Most Popular Articles
IP-based Audio Distribution
Save money by keeping an eye on this changing market
4G and other options
A few stations are lucky enough to be located in cities chosen for early deployment of 4G Wimax services, and are having good success on these networks. Wimax offers higher throughput and lower latency and jitter than 3G networks, providing a “wire-like” experience to users. Deployment has slowed during the economic rough patch, but some of the cities on the roadmap for 2009 include Chicago, Dallas and Philadelphia. Verizon is leading the charge with deploying the main 4G competitor to Wimax, called LTE, and plans to have a handful of cities online by the end of 2009.
Another attractive network for IP codecs is the Inmarsat BGAN network, which utilizes portable satellite terminals that are ever decreasing in cost and size. The BGAN network also sports a per-minute cost for a codec-capable IP channel that is a fraction of what previous generation satellite networks charged. With BGAN, worries about coverage are non-existent, as long as a reasonable view of the sky in the direction of the nearest satellite is achieved. And the terminals can be set up in minutes by non-technical users.
Some manufacturers have introduced simple, low-cost versions of their IP codecs, and these products mate well with the new breed of inexpensive IP point-to-point radios. Many of these work in the relatively uncongested 5.8GHz unlicensed band, and carry enough bandwidth to provide full-duplex uncompressed audio links. Several brands are available in weather-proof packages with built-in directional antennas and cost less than $500 per end. These make an attractive alternative for cross-city links, or even for extending IP access to non-wired locations.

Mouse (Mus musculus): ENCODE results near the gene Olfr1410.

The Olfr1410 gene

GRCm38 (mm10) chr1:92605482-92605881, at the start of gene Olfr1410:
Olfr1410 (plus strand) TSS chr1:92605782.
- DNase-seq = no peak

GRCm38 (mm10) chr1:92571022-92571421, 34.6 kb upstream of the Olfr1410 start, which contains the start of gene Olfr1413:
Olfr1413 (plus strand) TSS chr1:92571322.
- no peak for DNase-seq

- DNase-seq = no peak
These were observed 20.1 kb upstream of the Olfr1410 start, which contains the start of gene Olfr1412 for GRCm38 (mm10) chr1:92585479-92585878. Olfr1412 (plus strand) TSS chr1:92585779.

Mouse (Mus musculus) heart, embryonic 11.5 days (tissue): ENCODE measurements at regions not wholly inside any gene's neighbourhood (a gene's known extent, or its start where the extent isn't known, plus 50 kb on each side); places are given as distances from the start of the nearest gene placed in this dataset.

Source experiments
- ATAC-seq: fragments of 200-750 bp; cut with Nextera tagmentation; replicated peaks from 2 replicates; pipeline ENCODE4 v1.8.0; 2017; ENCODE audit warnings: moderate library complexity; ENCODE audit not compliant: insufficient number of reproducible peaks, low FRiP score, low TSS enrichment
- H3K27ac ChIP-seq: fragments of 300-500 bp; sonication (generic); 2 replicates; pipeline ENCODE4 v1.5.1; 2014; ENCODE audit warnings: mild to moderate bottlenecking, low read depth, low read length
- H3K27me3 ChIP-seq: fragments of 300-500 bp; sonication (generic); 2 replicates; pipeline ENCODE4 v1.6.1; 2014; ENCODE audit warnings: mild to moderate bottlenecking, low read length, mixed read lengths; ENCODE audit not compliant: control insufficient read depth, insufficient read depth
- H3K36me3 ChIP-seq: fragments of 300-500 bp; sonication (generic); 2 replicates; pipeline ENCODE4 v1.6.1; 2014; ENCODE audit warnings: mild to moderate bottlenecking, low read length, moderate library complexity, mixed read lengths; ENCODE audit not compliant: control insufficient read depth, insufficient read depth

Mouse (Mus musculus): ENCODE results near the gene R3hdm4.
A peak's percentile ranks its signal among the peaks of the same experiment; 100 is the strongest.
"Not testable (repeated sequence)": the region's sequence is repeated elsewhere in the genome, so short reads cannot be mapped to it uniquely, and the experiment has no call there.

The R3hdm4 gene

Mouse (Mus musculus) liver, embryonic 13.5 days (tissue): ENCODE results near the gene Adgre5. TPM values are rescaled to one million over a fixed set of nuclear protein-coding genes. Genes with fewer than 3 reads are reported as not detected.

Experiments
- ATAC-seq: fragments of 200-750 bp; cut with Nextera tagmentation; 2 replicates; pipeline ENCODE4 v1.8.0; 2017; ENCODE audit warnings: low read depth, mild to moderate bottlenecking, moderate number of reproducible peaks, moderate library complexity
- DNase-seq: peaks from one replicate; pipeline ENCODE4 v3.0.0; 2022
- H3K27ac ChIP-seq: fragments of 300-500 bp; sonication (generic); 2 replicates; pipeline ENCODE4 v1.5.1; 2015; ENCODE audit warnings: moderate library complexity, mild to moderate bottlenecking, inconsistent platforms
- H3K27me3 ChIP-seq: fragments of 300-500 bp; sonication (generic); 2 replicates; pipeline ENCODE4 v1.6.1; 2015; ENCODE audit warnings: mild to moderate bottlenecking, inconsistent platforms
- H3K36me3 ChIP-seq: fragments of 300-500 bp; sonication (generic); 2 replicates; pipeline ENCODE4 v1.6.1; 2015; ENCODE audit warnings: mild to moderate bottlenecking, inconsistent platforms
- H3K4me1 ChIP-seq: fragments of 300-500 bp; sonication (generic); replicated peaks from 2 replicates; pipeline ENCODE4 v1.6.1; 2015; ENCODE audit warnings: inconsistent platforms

Migration to IP audio can save money as well as offer new choices in the way audio is shipped for remotes, STLs and other real-time links. As the demand for mobile data increases, so will these choices. It's wise to keep an eye on this changing market when considering solutions.
Hartnett is technical director of Comrex.
Acceptable Use Policy blog comments powered by Disqus
[an error occurred while processing this directive]
Today in Radio History
The history of radio broadcasting extends beyond the work of a few famous inventors.
Read each issue online in our Digital Edition Format in your Web browser.
EAS Information More on EAS
The feed provides feeds for all US states and territories.
Need a calendar for your computer desktop? Use one of ours.
Information from manufacturers and associations about industry news, products, technology and business announcements.
Browse Back Issues[an error occurred while processing this directive]
Also in the January Issue
- Trends in Technology: AES-X210, The "Missing Piece" of AES67?
- FCC Proposes Online Publc File Rules for Radio
- RF Engineering: Licensing AM Stations Using Method of Moments
- Field Report: Zoom H6